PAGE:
Drew Cullen, Penske’s senior vice president of fuels and facilities services, regards natural gas as the leading option among the lessor’s customers converting heavy-duty trucks. But when it comes to medium and light vehicles, he says fleets are adopting propane autogas as well as hybrid-drive and electric power. “We have experience with all these alternatives — 500 vehicles now — and have customers operating each type.
“The majority opt for CNG due to the availability of that fuel vs. LNG at this time,” he continues. “As for propane, it offers a pretty easy fueling solution, and the capital investment needed for on-site fueling is not as large as for CNG. On the electric side, there is a capital investment to consider as well as the downtime involved in recharging batteries based on range and battery size. Trucks can be idle for a fairly long time as they recharge. With hybrids, though, the battery is recharged as the truck is operated.”
While CNG together with LNG by all accounts add up to the preferred alternative for heavy-duty trucks, LPG, or propane, is making inroads across the GVW range. “Propane autogas provides a low total cost of ownership, making it an economical solution for any operation,” says Michael Taylor, director of autogas business development for the Propane Education & Research Council. “And with the growing number of propane-autogas-powered vehicle options available, it’s becoming an increasingly competitive fuel in the medium- and heavy-duty fleet markets.”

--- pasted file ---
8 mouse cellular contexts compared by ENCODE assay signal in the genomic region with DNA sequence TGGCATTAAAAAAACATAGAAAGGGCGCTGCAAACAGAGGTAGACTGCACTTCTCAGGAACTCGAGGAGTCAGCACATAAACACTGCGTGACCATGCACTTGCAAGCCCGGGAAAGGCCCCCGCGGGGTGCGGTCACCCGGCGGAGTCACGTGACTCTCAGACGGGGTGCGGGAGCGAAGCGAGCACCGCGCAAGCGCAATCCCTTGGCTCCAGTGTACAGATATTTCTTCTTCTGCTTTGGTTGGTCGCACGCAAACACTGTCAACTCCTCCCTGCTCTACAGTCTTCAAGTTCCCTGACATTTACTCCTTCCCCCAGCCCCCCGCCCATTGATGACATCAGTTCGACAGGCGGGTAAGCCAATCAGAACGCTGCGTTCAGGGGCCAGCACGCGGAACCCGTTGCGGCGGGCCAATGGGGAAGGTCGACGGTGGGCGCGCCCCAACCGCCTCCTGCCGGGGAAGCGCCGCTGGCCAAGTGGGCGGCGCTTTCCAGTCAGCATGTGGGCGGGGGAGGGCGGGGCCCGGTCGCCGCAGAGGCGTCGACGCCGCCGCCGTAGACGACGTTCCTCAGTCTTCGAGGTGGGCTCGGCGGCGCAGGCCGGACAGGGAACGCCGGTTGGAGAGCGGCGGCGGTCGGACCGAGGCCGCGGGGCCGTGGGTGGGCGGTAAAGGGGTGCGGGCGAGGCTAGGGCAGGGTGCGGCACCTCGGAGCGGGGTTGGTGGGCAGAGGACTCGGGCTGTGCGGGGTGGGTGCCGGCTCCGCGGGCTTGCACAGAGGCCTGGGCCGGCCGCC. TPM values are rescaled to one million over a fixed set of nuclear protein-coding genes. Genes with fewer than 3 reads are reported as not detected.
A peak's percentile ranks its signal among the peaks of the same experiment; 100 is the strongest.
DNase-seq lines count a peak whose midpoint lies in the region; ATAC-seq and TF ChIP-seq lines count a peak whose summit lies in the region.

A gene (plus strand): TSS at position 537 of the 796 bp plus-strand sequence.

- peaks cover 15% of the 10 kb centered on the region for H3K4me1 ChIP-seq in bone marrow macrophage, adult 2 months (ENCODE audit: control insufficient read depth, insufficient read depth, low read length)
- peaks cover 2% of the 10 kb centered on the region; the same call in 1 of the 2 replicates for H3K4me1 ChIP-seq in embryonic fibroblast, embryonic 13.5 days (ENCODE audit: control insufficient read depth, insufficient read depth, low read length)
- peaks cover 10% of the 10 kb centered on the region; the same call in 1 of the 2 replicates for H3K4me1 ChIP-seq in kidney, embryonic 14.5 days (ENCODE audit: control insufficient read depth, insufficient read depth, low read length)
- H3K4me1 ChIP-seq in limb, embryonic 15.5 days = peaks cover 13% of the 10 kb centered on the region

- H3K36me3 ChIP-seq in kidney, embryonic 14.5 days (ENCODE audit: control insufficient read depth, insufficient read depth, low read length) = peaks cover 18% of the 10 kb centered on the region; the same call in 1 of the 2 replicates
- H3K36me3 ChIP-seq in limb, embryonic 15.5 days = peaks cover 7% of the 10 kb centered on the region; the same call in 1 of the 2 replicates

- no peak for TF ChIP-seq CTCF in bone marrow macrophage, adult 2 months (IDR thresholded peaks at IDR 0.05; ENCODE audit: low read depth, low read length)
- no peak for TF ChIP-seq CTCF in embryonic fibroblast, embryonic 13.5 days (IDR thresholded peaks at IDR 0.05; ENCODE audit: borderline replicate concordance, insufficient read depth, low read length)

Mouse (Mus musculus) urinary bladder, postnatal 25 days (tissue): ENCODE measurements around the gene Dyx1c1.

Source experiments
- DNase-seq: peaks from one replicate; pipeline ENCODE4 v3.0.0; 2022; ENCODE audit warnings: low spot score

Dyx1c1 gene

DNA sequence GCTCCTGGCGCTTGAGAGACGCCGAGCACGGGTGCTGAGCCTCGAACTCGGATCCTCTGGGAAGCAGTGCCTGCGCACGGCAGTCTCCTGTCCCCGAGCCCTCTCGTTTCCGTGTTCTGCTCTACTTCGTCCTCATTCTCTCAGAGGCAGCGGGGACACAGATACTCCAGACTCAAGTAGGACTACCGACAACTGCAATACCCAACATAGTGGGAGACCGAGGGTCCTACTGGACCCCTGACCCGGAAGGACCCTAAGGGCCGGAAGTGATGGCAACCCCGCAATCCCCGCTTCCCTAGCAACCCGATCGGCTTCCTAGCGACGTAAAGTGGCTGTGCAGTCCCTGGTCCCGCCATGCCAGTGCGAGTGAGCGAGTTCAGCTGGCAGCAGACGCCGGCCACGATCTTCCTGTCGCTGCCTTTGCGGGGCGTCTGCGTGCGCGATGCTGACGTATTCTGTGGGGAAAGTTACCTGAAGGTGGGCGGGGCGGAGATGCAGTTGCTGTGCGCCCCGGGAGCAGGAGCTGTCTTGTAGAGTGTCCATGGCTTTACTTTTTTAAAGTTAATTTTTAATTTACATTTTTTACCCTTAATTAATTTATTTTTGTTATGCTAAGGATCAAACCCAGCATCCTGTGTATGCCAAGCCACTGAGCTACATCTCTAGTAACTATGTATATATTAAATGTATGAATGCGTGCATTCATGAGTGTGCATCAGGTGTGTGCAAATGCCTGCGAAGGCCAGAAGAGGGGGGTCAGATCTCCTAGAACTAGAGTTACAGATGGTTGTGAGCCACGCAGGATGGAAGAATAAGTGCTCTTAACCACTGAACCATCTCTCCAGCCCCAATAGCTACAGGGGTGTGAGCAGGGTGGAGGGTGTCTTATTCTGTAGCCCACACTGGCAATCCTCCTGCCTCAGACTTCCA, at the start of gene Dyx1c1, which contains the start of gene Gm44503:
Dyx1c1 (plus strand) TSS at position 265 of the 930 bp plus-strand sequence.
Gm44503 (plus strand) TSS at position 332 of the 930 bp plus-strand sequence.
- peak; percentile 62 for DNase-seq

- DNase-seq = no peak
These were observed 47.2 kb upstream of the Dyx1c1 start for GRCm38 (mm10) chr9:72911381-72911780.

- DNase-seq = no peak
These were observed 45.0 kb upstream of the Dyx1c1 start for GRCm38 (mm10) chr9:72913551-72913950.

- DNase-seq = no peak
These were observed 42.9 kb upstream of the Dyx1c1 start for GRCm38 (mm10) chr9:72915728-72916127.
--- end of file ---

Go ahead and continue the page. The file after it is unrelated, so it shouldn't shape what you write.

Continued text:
While it may seem there are as many advocates for green trucks as blades of grass, that’s not to say every fleet should switch from conventional fuels, according to John Flynn, CEO of Fleet Advantage, Fort Lauderdale, Fla., which provides equipment financing and lifecycle-cost management to large private fleets.